Big Data Combo!

October 7, 2013


At ESOMAR there was a lot of dialogue about the changing nature of information available to companies. Media companies for example, or any web-based company (for that matter), have quite literally a digital trail of how people are using their site and how they are interacting. It doesn’t take long for someone to work out that they can do a whole lot with that information. AOL, Viacom, Microsoft and Intel are all leading the charge in this respect.

Which led some people to ask: “What is knowing ‘why’ going to tell you anyway?”

It is an interesting challenge for a marketer, a confronting one for a researcher. If you know the ‘who, what, how, when, who with and ‘how much’ about the behaviour, right down to the minute, how is knowing the ‘why’ going to change your decision making?

This stream of thinking raised many eyebrows in the room. It definitely felt like some could hear the beating of the ‘tech geek’ drums coming up over the hill.  Is this necessarily a bad thing?

An evolving realm of information to draw on:

Without a doubt, what we are seeing today is the beginning of a new ‘ecosystem’ of information that companies can take advantage of. 

Discussion quickly turned to; ‘well what are you going to do with this information? Are you just creating more information to handle than you can cope with? How will you change you business practices?”

Once you have launched a car onto the market, a new yoghurt or something else made of atoms, you cannot just replace it or change it that quickly. 

Even if you have made a $5 million in media spend (the Americans used an example of a $100 million media buy!!!), it is not that easy just to stop that in its tracks. What will you do? Change the advertisement if you get some information telling you something new?

All in all, the debate was fascinating. What did become clear, however, was the power of when qualitative and Behavioural Big Data came together. In essence, hybrid methods would be the way forward. Viacom for example, were able to understand the viewing habits and interest set of potential consumers in Europe, and match their preferences with those in the US.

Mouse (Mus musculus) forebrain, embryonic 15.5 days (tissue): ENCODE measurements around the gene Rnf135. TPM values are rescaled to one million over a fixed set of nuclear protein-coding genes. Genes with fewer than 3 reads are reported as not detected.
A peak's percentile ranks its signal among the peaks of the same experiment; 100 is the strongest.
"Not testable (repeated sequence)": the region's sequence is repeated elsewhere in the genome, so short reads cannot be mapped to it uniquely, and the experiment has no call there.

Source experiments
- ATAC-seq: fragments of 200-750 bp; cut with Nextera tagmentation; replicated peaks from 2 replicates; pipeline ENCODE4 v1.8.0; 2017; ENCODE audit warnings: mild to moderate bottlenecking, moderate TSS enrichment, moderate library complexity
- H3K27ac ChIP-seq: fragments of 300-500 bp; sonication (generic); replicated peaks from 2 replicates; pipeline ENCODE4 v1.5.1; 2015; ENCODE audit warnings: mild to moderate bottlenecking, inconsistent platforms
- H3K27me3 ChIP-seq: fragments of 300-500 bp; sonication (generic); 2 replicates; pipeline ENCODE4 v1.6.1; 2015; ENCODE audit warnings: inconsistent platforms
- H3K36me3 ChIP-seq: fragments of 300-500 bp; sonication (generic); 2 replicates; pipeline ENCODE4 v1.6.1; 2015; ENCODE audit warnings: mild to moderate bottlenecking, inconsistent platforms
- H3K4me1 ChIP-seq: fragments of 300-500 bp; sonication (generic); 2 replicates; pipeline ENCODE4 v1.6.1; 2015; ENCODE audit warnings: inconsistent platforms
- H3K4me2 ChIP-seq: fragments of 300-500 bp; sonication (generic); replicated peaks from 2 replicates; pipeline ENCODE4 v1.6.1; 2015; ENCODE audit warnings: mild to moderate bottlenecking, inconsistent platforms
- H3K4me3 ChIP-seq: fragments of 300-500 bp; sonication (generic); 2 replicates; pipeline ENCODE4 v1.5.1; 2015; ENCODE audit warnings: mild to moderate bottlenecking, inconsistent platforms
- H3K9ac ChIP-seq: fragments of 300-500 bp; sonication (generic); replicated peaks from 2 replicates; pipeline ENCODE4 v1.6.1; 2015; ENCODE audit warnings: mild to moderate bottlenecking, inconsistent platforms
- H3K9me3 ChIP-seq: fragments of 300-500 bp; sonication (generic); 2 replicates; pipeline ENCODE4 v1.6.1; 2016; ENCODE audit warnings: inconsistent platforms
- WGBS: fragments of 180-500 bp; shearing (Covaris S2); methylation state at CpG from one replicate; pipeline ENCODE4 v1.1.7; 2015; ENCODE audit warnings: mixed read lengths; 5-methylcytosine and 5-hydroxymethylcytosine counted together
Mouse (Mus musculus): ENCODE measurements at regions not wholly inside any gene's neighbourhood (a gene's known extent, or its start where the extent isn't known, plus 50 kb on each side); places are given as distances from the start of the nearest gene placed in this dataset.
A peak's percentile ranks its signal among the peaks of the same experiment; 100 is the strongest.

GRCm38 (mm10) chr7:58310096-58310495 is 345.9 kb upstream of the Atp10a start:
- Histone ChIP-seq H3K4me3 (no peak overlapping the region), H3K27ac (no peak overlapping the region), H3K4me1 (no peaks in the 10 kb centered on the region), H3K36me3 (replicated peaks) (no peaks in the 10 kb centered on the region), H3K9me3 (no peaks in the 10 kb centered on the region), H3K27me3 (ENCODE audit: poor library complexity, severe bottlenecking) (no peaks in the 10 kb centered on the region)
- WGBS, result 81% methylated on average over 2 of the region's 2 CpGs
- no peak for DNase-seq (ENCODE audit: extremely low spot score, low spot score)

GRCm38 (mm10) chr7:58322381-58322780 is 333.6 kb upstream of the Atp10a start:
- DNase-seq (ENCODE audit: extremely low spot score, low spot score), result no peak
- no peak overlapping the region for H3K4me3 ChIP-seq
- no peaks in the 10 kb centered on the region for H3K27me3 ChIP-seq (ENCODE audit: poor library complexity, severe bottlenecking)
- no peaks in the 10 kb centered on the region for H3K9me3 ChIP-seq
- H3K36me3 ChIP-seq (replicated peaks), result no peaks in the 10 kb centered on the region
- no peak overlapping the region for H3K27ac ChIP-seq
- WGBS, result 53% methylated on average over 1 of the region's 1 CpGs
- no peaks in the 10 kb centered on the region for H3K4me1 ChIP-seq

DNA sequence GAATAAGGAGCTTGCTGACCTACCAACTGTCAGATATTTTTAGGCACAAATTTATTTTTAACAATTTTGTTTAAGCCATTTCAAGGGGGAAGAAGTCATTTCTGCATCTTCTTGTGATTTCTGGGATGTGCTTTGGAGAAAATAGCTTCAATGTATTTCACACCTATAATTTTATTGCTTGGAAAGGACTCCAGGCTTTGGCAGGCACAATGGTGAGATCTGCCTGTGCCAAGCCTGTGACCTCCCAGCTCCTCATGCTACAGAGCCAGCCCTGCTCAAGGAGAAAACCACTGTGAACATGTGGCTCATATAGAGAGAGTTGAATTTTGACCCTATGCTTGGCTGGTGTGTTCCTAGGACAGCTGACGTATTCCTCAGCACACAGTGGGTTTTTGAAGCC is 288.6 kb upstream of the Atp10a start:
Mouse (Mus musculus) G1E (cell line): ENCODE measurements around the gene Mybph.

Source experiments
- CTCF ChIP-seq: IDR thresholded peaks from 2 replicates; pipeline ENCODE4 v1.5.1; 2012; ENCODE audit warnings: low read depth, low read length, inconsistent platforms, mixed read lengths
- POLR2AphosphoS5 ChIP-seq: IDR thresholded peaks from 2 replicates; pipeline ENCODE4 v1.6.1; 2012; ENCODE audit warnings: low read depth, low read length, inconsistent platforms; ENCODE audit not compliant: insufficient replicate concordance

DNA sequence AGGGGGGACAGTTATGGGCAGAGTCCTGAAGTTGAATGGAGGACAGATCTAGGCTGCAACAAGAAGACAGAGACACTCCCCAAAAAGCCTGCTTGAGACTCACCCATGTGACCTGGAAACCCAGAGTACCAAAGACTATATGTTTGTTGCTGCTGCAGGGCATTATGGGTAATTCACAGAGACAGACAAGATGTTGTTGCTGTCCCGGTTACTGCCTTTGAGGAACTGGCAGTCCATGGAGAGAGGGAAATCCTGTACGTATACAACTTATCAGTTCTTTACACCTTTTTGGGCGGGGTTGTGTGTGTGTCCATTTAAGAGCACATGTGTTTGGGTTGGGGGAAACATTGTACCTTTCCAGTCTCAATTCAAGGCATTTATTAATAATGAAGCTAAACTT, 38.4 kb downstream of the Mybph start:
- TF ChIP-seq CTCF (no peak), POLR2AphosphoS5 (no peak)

In a broad-based study across Europe, they combined their web-based information, quantitative research and ethnography, and the outcomes have had far reaching impact. The Big Data revealed the behaviours and ‘areas of interest’ of the target group. The qualitative & quantitative helped to understand how Viacom could best connect with the target group. 

They have used the information across many different areas of the business, all the way into programming decisions. Interestingly, it helped to inform the ‘globalisation’ of their content, like how Jersey Shore was used to develop Geordie Shore and other similar local adaptations. The next installment will be a Polish version.

You do not just have to be a web-based company to take advantage of the bread crumbs being left all over the digital world. We saw examples of fashion brands exploring the lives of their customer base online, chip companies understanding their customers in new ways.

This new information does appear to be more powerful if you own your own data. However when different methods are put together, we think this is when it the information can be truly revealing. Real time behavioural information, matched with, and used to inform conceptual work, it is a match made in digital heaven!

The role of the researcher:

New technologies and new sources of information are all impacting on the role of the researcher. It demands that researchers are brilliant at joining the dots. Interpretive skills become even more important, not less, as someone will have to decide what to use, and what not to.

In a way, good researchers have always done this. If we explored valued relationships between suppliers and clients, the people who have been able to help the client see through the woods have always been the leaders.

The manner in which this is achieved will be the big change. The new researcher will need to be able to handle more than words and feelings, and more than numbers. In many ways, the blur between the old battle lines of qualitative and quantitative will diminish. If you want to be valuable, you have to be multi-dimensional.

A brave new world

Just as the rest of society grapples with change and flux, both in their personal lives and in their working lives, so will we. These times of change are enthusing, as they lead to innovation and create opportunity.

One thing is for sure, that as researchers, our key skill of being able to bring information together will remain. The trick will be about managing and interpreting the information to be a valuable business partner.

The really exciting part from our side of the fence is that we can now call on new types of information, and that by creating hybrid methods, combining Behavioural Big Data with conceptual qualitative, our influence can be even more powerful.